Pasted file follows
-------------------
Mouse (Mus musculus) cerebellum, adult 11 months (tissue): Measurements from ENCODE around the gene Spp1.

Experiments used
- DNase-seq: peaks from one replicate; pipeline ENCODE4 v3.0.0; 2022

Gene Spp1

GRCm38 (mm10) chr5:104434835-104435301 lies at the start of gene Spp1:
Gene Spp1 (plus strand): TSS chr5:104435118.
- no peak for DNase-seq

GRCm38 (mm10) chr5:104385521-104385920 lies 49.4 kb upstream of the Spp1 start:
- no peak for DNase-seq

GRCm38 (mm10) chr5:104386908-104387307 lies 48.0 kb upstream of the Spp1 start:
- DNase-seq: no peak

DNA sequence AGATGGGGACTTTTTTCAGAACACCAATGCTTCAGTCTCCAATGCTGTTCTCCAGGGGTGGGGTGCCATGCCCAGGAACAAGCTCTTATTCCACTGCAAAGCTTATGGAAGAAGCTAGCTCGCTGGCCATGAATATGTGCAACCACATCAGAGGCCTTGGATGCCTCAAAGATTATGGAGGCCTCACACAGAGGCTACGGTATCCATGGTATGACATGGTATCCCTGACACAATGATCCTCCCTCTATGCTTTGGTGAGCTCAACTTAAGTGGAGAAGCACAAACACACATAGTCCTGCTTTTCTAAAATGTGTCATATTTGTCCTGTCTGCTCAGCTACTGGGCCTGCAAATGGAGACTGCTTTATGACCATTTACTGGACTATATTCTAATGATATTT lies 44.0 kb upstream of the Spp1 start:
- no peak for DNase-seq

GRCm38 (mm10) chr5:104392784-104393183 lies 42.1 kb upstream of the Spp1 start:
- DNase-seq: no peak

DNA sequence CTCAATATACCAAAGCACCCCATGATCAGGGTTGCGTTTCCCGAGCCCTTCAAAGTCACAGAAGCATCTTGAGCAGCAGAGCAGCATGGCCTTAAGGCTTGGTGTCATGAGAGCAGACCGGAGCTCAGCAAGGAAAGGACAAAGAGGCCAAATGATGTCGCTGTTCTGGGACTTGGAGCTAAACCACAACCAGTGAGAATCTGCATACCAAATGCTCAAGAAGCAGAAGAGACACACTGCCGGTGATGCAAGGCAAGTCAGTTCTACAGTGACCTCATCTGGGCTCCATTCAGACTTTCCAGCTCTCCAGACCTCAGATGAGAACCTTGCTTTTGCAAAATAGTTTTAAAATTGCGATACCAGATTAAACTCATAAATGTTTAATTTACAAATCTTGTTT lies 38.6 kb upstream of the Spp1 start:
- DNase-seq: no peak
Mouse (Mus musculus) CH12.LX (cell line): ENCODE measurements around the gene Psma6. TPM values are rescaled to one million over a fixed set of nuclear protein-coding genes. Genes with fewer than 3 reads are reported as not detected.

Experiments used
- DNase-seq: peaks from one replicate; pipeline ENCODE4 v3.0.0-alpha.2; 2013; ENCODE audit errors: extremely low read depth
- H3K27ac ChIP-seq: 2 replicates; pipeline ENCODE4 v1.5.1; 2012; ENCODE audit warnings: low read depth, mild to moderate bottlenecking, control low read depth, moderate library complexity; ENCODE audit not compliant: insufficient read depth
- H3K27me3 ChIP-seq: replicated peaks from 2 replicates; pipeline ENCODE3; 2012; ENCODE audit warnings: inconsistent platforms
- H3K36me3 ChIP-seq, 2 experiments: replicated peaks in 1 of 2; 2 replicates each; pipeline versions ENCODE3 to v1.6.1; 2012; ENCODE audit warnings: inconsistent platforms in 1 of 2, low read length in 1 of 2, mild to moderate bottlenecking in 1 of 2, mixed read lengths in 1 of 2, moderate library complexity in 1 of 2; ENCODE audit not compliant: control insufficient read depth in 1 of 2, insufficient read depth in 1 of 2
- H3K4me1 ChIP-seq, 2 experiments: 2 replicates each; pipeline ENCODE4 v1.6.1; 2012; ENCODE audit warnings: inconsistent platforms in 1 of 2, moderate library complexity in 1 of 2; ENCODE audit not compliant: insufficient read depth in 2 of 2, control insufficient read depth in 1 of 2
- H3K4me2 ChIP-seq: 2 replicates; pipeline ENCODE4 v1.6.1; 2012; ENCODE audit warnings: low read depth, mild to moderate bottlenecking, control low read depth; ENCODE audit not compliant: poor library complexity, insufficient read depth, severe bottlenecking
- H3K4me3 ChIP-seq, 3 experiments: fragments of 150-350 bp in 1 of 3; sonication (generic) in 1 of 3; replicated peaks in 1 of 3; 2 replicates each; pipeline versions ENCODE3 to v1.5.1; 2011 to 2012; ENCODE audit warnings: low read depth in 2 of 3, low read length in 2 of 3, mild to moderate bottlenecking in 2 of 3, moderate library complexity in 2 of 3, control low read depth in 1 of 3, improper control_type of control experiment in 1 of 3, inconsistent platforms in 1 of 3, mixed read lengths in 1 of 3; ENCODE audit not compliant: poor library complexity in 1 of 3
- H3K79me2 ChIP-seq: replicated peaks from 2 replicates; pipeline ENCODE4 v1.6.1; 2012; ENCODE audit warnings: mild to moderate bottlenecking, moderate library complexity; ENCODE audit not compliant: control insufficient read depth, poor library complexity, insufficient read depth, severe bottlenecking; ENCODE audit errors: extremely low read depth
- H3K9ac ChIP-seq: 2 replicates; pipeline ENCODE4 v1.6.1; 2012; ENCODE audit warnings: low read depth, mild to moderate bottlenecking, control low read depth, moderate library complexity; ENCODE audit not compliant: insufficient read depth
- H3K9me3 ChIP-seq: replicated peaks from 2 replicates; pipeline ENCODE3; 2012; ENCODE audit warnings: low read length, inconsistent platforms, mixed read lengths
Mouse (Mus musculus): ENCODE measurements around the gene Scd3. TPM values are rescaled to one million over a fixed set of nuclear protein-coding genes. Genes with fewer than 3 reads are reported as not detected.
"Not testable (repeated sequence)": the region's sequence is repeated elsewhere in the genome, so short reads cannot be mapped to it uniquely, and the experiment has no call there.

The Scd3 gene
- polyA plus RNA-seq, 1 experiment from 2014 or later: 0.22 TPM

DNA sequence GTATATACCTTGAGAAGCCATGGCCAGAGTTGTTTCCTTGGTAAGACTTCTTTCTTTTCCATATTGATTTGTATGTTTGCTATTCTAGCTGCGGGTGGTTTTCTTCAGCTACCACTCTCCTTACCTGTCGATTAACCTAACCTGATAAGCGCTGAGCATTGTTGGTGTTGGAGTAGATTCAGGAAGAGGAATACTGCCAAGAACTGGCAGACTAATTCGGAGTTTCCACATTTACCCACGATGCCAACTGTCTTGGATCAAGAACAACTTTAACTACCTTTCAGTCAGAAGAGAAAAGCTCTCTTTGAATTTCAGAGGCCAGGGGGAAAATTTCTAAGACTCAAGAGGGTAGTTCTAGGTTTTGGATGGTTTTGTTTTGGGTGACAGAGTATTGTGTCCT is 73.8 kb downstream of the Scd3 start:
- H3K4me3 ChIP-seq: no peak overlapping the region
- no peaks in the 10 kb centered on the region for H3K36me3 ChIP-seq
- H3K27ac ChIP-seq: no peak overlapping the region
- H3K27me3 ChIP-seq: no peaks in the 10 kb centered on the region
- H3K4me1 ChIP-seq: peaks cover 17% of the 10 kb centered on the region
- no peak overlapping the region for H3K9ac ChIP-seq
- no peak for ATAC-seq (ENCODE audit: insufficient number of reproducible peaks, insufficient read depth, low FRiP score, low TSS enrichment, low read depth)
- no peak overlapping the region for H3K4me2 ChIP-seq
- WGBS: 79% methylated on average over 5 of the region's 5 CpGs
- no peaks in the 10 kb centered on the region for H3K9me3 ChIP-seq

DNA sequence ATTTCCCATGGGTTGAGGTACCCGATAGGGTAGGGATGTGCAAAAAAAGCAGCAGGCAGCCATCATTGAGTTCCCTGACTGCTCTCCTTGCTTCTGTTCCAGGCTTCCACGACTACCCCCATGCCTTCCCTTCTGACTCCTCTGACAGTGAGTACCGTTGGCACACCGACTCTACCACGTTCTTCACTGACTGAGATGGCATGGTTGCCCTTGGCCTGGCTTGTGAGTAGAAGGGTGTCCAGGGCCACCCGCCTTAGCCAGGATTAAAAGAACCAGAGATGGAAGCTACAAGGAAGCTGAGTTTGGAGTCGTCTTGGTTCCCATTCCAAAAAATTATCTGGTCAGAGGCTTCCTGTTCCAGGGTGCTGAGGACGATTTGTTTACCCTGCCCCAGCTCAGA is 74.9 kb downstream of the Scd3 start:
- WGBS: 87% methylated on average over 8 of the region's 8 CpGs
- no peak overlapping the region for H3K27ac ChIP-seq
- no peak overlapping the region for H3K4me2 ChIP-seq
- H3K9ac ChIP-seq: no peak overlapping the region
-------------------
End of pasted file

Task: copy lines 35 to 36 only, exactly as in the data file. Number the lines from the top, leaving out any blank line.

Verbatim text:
- H3K4me3 ChIP-seq: no peak overlapping the region
- no peaks in the 10 kb centered on the region for H3K36me3 ChIP-seq